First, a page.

Interesting developments in Indonesia on the deforestation front! An editorial in the Jakarta Post discusses a recent announcement from the Indonesian Forestry Ministry to require forest certification. As the editorial outlines this:
bold move to require forestry companies to have their wood stocks audited throughout the supply chain to ensure the wood is derived from sustainably managed forests could go a long way in reducing illegal logging in the country.
Addressing illegal logging must be one of the central elements in the efforts to address global warming pollution from deforestation. And, consumer demand is definitely a factor that needs to be a part of the solution on illegal logging (as I discussed in Illegal (B)Logging). As the editorial highlights:
It is international market forces (consumers and traders) united into a global green consumer campaign that have forced wood-based companies to have their wood certified as green by independent certifying companies.
There are various “tools” under discussion to address illegal logging and its related exports. Certification systems as announced by the Indonesian government are one such solution to illegal logging and provide consumers in the importing countries with the information to only buy sustainably sourced wood. This new Indonesian program will reportedly be third-party certified, which will add more credibility to the system which has had poor past performance in addressing illegal logging.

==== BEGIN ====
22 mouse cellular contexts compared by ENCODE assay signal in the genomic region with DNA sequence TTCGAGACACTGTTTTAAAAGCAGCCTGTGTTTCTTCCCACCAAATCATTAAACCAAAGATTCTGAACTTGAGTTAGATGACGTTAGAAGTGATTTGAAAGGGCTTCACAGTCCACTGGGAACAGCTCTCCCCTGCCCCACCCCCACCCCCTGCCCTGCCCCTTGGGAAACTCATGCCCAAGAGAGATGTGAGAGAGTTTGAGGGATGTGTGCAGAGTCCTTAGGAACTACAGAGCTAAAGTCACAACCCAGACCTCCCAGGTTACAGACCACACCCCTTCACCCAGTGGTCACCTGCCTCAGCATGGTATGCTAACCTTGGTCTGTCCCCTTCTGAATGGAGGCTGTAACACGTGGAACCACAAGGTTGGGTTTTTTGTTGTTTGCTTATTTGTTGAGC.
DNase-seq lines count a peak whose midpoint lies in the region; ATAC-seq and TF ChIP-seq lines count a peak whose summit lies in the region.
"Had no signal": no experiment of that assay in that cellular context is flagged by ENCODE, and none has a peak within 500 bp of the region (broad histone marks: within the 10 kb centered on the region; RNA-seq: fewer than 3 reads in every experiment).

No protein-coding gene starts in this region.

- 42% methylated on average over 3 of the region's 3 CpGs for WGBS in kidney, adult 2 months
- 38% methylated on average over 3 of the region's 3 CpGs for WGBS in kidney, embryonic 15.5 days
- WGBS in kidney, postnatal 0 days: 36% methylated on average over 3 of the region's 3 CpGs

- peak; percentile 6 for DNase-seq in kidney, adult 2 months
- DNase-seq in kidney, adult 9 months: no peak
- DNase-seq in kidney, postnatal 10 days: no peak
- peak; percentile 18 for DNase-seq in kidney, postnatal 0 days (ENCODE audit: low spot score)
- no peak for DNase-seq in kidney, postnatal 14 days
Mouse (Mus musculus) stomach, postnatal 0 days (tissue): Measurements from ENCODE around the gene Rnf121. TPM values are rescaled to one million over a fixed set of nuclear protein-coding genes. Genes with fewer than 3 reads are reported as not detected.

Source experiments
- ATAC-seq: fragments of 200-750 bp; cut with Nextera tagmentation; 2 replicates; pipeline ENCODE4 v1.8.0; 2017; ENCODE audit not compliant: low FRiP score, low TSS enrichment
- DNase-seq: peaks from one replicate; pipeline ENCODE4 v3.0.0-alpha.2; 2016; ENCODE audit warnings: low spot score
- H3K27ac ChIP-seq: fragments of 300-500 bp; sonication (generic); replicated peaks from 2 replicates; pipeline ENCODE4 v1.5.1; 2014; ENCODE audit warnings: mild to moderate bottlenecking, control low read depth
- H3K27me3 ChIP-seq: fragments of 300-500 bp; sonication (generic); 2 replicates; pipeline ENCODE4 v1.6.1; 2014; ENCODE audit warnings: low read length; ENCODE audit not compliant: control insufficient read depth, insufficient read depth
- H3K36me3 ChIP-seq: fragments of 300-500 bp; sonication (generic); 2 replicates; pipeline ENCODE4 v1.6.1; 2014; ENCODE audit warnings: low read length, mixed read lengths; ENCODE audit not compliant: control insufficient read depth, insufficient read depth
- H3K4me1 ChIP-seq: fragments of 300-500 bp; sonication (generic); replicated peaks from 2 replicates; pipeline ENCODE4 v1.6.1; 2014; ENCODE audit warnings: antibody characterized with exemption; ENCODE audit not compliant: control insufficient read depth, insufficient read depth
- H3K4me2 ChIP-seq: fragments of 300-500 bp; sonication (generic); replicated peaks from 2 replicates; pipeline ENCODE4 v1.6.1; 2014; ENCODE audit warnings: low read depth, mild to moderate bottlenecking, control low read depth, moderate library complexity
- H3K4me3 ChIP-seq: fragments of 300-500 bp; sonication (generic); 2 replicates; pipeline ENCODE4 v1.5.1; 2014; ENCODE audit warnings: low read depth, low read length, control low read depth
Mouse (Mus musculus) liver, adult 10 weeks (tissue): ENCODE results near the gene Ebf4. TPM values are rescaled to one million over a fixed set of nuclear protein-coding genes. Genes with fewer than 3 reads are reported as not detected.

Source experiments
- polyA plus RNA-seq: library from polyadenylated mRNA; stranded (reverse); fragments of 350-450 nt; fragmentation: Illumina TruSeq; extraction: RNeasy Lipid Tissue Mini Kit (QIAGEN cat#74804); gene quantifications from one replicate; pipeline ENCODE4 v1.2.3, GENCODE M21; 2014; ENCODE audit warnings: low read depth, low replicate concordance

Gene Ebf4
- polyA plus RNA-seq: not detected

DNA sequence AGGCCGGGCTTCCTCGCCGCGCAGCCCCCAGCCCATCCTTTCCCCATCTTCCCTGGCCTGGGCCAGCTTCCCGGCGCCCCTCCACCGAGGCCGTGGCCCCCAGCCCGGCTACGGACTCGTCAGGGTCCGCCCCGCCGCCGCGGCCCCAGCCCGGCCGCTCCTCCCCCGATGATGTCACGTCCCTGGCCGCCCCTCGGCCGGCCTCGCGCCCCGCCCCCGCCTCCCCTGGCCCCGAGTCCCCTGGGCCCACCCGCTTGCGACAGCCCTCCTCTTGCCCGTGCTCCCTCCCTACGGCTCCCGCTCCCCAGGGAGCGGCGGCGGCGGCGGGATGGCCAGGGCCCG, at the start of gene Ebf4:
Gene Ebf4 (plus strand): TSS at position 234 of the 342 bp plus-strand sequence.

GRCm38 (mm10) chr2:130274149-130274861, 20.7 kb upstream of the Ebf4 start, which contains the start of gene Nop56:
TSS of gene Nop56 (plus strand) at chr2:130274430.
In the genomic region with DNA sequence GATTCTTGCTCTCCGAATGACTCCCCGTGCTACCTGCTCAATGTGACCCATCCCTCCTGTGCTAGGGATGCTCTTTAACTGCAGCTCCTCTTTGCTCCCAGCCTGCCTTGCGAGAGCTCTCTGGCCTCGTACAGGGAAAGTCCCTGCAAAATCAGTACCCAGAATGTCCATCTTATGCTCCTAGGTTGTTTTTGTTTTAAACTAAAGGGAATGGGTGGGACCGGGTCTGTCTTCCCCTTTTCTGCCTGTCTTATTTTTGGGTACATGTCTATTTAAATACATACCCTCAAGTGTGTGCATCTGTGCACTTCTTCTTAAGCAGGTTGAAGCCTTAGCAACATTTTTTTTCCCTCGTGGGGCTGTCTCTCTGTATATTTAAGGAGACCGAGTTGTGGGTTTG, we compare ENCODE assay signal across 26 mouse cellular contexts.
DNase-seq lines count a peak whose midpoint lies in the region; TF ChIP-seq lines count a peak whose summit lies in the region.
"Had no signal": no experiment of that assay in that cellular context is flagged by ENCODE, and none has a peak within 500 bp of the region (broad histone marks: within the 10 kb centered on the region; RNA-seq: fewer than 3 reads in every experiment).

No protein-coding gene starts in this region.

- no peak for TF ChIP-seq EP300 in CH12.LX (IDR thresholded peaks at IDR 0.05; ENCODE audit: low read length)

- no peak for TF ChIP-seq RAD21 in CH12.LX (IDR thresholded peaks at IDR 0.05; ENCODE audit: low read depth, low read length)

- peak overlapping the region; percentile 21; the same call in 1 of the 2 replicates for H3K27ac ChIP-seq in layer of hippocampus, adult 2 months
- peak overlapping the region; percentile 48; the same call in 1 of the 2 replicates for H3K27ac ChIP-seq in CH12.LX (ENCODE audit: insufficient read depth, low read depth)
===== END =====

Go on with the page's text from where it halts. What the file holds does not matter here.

Another important tool is import restrictions on illegally sourced wood and wood products. Towards this end, the US has passed the first law that will ban the import of illegally sourced wood and wood products, as I’ve discussed in other posts. And, there is talk within Europe to follow suit (as I discussed here).
Does this trend in the US and EU (two major direct and indirect consumers of global wood products) have any impact on the announced development in Indonesia? It is hard think that it isn’t in the back of the mind of the Indonesian government as it moves towards certification. Especially since an estimated 36% of Indonesia’s export of wood goes directly to the EU and US. And, another 20% of Indonesia’s export of wood goes to China directly and some portion of this ends up in finished products that go to the EU and US.
Does this bode well for further progress on addressing deforestation in Indonesia? Let’s hope so since in related news an agreement was reached to protect forests and other ecosystems on the Indonesian island of Sumatra.